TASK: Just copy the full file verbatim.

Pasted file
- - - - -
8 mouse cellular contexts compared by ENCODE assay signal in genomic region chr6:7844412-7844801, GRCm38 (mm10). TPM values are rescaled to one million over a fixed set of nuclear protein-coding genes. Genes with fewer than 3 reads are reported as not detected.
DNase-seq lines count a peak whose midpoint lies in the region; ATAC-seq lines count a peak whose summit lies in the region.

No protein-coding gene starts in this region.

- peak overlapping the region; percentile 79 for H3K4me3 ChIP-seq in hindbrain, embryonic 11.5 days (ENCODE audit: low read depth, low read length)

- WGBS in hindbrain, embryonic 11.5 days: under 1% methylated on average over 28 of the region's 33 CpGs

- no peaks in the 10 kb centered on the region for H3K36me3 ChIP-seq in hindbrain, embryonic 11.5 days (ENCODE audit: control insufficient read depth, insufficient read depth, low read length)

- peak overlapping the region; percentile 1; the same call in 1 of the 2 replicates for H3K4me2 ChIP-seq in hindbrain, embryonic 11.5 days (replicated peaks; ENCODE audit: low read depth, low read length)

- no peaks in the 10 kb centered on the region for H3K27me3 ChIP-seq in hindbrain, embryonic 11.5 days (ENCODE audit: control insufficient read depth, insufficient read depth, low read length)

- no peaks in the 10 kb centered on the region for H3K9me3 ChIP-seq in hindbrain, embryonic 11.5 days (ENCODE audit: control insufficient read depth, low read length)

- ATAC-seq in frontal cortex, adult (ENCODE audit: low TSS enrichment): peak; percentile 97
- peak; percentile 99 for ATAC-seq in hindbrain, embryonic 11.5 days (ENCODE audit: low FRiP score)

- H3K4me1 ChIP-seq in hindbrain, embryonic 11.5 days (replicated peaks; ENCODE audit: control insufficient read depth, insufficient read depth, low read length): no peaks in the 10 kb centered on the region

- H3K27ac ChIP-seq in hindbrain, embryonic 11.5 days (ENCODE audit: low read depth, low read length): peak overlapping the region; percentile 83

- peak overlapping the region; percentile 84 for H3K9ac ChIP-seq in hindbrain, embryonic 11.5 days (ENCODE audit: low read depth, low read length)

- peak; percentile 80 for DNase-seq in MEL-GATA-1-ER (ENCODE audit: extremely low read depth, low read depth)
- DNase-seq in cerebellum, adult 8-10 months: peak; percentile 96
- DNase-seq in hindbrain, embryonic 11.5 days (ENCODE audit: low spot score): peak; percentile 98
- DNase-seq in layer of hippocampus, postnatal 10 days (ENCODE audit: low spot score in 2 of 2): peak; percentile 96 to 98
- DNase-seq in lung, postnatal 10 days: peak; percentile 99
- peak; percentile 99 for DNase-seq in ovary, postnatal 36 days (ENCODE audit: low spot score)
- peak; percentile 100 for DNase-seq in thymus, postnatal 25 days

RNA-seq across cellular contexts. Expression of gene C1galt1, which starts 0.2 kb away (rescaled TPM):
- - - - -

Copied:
8 mouse cellular contexts compared by ENCODE assay signal in genomic region chr6:7844412-7844801, GRCm38 (mm10). TPM values are rescaled to one million over a fixed set of nuclear protein-coding genes. Genes with fewer than 3 reads are reported as not detected.
DNase-seq lines count a peak whose midpoint lies in the region; ATAC-seq lines count a peak whose summit lies in the region.

No protein-coding gene starts in this region.

- peak overlapping the region; percentile 79 for H3K4me3 ChIP-seq in hindbrain, embryonic 11.5 days (ENCODE audit: low read depth, low read length)

- WGBS in hindbrain, embryonic 11.5 days: under 1% methylated on average over 28 of the region's 33 CpGs

- no peaks in the 10 kb centered on the region for H3K36me3 ChIP-seq in hindbrain, embryonic 11.5 days (ENCODE audit: control insufficient read depth, insufficient read depth, low read length)

- peak overlapping the region; percentile 1; the same call in 1 of the 2 replicates for H3K4me2 ChIP-seq in hindbrain, embryonic 11.5 days (replicated peaks; ENCODE audit: low read depth, low read length)

- no peaks in the 10 kb centered on the region for H3K27me3 ChIP-seq in hindbrain, embryonic 11.5 days (ENCODE audit: control insufficient read depth, insufficient read depth, low read length)

- no peaks in the 10 kb centered on the region for H3K9me3 ChIP-seq in hindbrain, embryonic 11.5 days (ENCODE audit: control insufficient read depth, low read length)

- ATAC-seq in frontal cortex, adult (ENCODE audit: low TSS enrichment): peak; percentile 97
- peak; percentile 99 for ATAC-seq in hindbrain, embryonic 11.5 days (ENCODE audit: low FRiP score)

- H3K4me1 ChIP-seq in hindbrain, embryonic 11.5 days (replicated peaks; ENCODE audit: control insufficient read depth, insufficient read depth, low read length): no peaks in the 10 kb centered on the region

- H3K27ac ChIP-seq in hindbrain, embryonic 11.5 days (ENCODE audit: low read depth, low read length): peak overlapping the region; percentile 83

- peak overlapping the region; percentile 84 for H3K9ac ChIP-seq in hindbrain, embryonic 11.5 days (ENCODE audit: low read depth, low read length)

- peak; percentile 80 for DNase-seq in MEL-GATA-1-ER (ENCODE audit: extremely low read depth, low read depth)
- DNase-seq in cerebellum, adult 8-10 months: peak; percentile 96
- DNase-seq in hindbrain, embryonic 11.5 days (ENCODE audit: low spot score): peak; percentile 98
- DNase-seq in layer of hippocampus, postnatal 10 days (ENCODE audit: low spot score in 2 of 2): peak; percentile 96 to 98
- DNase-seq in lung, postnatal 10 days: peak; percentile 99
- peak; percentile 99 for DNase-seq in ovary, postnatal 36 days (ENCODE audit: low spot score)
- peak; percentile 100 for DNase-seq in thymus, postnatal 25 days

RNA-seq across cellular contexts. Expression of gene C1galt1, which starts 0.2 kb away (rescaled TPM):